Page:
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Franz Welser-Möst and The Cleveland Orchestra – note the hammer in the back row, photo credit Roger Mastroianni, courtesy of The Cleveland Orchestra

Mahler in Michigan: Rattle and the Berliners thrill in Ann Arbor

Berliner Philharmoniker
Sir Simon Rattle, conductor
Hill Auditorium
Ann Arbor, MI

November 12, 2016
Boulez: Éclat
Mahler: Symphony No. 7 in E minor

November 13, 2016
Schoenberg: Fünf Orchesterstücke, Op. 16
Webern: Sechs Stücke für Orchester, Op. 6b
Berg: Drei Orchesterstücke, Op. 6
Brahms: Symphony No. 2 in D major, Op. 73

Last weekend saw the illustrious Berlin Philharmonic in Ann Arbor during a residency that included a pair of performances at Hill Auditorium as well as instrumental masterclasses with University of Michigan music students (I caught the session with principal flute Emmanuel Pahud).  The stop in Ann Arbor was part of an extensive US tour, expected to be the orchestra’s last with its celebrated music director Sir Simon Rattle before he leaves Berlin for London and passes the baton to Kirill Petrenko.  Both concerts were filmed by CBS’ 60 Minutes for a forthcoming segment on Rattle.

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Berliner Philharmoniker, photo credit Sebastian Haenel

Saturday evening’s program began with a tribute to the late Pierre Boulez, the extraordinary visionary the world lost at the beginning of the year.  Boulez had a long and fruitful relationship with the Berliners, and it was a testament to their mutual admiration that the orchestra took one of his compositions on the road, despite his often abstruse language having the potential to alienate many audience members.  I certainly do not claim to have a thorough grasp of Boulez’s idiom, but nonetheless found the performance to be an altogether engaging aural experience and striking experiment in orchestral color.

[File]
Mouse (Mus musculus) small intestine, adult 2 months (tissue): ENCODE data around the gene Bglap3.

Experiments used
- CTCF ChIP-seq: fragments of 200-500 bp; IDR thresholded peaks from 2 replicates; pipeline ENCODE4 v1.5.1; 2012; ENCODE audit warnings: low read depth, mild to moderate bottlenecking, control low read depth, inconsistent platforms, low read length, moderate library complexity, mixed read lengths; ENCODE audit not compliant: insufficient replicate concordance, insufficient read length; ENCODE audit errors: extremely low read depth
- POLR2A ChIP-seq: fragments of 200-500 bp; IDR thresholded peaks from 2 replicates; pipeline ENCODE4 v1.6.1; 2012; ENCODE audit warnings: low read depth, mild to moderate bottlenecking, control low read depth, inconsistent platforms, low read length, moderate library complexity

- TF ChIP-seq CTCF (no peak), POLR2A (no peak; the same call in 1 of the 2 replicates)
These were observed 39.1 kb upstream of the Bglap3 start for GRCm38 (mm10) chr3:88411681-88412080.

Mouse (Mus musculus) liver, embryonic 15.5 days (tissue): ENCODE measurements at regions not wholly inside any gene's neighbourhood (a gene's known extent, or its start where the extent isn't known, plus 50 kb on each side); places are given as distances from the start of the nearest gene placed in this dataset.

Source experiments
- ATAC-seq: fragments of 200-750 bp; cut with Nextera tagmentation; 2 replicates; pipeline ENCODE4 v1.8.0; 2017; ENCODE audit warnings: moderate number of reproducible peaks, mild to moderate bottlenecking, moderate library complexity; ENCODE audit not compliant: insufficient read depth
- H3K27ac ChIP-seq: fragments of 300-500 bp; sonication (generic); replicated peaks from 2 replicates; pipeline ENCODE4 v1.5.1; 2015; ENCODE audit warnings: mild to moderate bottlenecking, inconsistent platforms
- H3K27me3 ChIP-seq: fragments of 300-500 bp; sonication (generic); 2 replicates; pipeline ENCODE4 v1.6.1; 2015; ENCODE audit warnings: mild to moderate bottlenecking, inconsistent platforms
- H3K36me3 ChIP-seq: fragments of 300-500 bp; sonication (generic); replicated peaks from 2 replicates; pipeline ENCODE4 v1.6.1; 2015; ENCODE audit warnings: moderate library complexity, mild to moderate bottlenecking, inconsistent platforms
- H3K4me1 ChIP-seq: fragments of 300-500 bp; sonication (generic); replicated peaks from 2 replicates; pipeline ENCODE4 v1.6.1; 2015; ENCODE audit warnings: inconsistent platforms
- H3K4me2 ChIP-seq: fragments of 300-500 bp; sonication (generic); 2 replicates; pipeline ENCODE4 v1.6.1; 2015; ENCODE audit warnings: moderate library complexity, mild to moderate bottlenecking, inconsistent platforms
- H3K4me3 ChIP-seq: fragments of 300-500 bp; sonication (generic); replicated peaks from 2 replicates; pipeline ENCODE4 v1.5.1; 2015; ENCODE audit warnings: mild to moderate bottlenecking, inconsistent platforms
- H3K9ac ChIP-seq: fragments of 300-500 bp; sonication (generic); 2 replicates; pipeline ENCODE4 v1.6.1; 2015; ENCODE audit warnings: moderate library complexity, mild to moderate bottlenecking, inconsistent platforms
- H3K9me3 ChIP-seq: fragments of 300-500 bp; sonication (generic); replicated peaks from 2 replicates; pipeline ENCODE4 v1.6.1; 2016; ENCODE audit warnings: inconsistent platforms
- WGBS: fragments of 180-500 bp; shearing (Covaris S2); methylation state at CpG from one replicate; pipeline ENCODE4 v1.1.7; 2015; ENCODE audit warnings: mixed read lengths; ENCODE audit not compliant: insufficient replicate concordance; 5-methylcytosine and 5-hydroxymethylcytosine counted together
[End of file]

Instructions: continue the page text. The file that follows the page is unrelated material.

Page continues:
Éclat dates from 1965 and is scored for a modest ensemble of fifteen instruments.  It is concerned with a dialogue between instruments with a resonance that abruptly fades (notably, piano, mandolin, guitar, and cimbalom), and the strings and winds, which can be sustained indefinitely.  The work opened with aggressive and virtuosic playing from pianist Majella Stockhausena before the latter category of instruments added their voice.  Rattle’s conducting was razor sharp, giving every phrase a sense of purpose regardless of how disconcerting it might sound to the ear to make the piece coalesce into more than just a collection of the fragments suggested by the title.  Yet by the same token, one was also struck at the interpretative latitude Rattle gave the musicians within the overarching structure to promote a lively conversation.